@mswjs/interceptors

Low-level HTTP/HTTPS/XHR/fetch request interception library.

Usage no npm install needed!

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  import mswjsInterceptors from 'https://cdn.skypack.dev/@mswjs/interceptors';
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README

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@mswjs/interceptors

Low-level HTTP/HTTPS/XHR/fetch request interception library.

Intercepts any requests issued by:

  • http.get/http.request
  • https.get/https.request
  • XMLHttpRequest
  • fetch
  • Any third-party libraries that use the modules above (i.e. request, node-fetch, supertest, etc.)

Motivation

While there are a lot of network communication mocking libraries, they tend to use request interception as an implementation detail, giving you a high-level API that includes request matching, timeouts, retries, and so forth.

This library is a strip-to-bone implementation that provides as little abstraction as possible to execute arbitrary logic upon any request. It's primarily designed as an underlying component for high-level API mocking solutions such as Mock Service Worker.

How is this library different?

A traditional API mocking implementation in Node.js looks roughly like this:

import http from 'http'

function applyMock() {
  // Store the original request module.
  const originalHttpRequest = http.request

  // Rewrite the request module entirely.
  http.request = function (...args) {
    // Decide whether to handle this request before
    // the actual request happens.
    if (shouldMock(args)) {
      // If so, never create a request, respond to it
      // using the mocked response from this blackbox.
      return coerceToResponse.bind(this, mock)
    }

    // Otherwise, construct the original request
    // and perform it as-is (receives the original response).
    return originalHttpRequest(...args)
  }
}

This library deviates from such implementation and uses class extensions instead of module rewrites. Such deviation is necessary because, unlike other solutions that include request matching and can determine whether to mock requests before they actually happen, this library is not opinionated about the mocked/bypassed nature of the requests. Instead, it intercepts all requests and delegates the decision of mocking to the end consumer.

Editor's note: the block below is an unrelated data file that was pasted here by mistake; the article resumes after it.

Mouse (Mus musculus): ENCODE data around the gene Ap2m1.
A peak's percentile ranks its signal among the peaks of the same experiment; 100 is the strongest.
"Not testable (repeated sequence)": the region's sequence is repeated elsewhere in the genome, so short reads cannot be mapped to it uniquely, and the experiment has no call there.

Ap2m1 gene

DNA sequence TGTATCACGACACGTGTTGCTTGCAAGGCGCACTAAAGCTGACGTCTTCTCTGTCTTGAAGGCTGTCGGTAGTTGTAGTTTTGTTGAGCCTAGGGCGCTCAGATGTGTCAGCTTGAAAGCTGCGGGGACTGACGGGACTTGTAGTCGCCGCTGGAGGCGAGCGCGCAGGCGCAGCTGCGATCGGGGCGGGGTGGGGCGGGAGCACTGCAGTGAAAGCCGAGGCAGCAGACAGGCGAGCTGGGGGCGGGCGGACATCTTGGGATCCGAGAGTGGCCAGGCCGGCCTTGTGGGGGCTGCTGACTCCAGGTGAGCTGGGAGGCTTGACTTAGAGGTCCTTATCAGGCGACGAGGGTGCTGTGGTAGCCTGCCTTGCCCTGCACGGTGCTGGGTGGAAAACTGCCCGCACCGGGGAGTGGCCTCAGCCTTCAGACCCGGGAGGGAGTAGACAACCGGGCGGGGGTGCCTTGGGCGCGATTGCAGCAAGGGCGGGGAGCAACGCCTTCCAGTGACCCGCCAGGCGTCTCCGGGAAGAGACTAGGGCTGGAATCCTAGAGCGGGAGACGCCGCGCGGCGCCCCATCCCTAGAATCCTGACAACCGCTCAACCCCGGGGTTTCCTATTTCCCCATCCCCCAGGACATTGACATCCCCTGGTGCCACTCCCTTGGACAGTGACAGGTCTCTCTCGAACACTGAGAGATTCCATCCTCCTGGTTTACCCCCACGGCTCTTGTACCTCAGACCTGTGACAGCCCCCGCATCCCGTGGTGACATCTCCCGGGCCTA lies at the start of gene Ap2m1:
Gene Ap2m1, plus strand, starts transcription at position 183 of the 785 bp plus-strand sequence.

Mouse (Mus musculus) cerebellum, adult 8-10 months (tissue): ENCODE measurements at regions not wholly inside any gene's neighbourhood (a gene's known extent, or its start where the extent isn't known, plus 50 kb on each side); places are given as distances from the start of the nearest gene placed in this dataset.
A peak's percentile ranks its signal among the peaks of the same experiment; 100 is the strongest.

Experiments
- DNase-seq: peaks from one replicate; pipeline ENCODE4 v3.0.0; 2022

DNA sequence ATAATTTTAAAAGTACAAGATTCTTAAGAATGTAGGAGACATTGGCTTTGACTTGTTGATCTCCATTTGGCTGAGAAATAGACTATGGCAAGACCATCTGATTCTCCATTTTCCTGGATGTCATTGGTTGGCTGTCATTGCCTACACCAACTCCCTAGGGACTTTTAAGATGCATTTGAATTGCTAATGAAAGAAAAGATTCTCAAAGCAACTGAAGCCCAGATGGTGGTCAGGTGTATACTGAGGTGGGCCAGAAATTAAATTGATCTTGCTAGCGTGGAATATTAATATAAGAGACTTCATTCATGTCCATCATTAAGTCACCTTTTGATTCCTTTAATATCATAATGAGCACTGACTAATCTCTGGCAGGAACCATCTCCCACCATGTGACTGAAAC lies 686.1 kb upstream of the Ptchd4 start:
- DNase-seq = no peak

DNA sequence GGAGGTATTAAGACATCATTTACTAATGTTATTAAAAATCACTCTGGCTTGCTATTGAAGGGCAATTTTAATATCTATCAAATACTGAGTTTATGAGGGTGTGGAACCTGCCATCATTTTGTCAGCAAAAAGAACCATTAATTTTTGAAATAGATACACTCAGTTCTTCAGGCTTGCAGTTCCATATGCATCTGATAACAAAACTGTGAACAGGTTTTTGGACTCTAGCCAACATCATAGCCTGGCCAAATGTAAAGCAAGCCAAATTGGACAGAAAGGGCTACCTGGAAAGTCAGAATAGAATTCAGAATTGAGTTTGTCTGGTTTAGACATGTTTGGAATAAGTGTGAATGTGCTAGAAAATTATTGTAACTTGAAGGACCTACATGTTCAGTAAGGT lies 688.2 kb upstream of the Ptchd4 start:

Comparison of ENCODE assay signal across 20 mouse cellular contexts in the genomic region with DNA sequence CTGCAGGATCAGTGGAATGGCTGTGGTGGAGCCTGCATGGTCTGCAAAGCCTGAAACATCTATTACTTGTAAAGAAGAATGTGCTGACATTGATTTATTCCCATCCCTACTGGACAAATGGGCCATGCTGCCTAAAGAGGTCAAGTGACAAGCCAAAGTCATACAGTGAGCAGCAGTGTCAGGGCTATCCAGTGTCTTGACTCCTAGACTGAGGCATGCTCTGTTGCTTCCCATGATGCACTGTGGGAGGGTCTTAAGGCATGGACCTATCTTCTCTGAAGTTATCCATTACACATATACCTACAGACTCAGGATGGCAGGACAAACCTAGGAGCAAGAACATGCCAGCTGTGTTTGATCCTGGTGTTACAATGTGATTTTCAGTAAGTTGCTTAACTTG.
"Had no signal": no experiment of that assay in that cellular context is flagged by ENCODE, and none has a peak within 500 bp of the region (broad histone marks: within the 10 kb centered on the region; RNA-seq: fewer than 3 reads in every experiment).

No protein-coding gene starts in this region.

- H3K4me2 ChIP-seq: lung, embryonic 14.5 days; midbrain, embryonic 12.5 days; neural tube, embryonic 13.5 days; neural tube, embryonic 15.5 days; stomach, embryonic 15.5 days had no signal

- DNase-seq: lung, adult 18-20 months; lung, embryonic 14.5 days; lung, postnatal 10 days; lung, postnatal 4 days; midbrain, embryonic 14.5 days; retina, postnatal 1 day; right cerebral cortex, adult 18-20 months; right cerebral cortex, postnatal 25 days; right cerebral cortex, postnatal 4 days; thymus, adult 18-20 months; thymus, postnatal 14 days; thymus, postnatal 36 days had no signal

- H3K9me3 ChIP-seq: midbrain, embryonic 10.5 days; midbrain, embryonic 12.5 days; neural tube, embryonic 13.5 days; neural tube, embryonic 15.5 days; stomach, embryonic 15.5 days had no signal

class NodeClientRequest extends ClientRequest {
  async end(...args) {
    // Check if there's a mocked response for this request.
    // You control this in the "resolver" function.
    const mockedResponse = await resolver(isomorphicRequest)

    // If there is a mocked response, use it to respond to this
    // request, finalizing it afterward as if it received that
    // response from the actual server it connected to.
    if (mockedResponse) {
      this.respondWith(mockedResponse)
      this.finish()
      return
    }

    // Otherwise, perform the original "ClientRequest.prototype.end" call.
    return super.end(...args)
  }
}

By extending the native modules, this library actually constructs requests as soon as they are constructed by the consumer. This enables all the request input validation and transformations done natively by Node.js—something that traditional solutions simply cannot do (they replace http.ClientRequest entirely). The class extension allows to fully utilize Node.js internals instead of polyfilling them, which results in more resilient mocks.

What this library does

This library extends (or patches, where applicable) the following native modules:

  • http.get/http.request
  • https.get/https.request
  • XMLHttpRequest
  • fetch

Once extended, it intercepts and normalizes all requests to the isomorphic request instances. The isomorphic request is an abstract representation of the request coming from different sources (ClientRequest, XMLHttpRequest, window.Request, etc.) that allows us to handle such requests in the same, unified manner.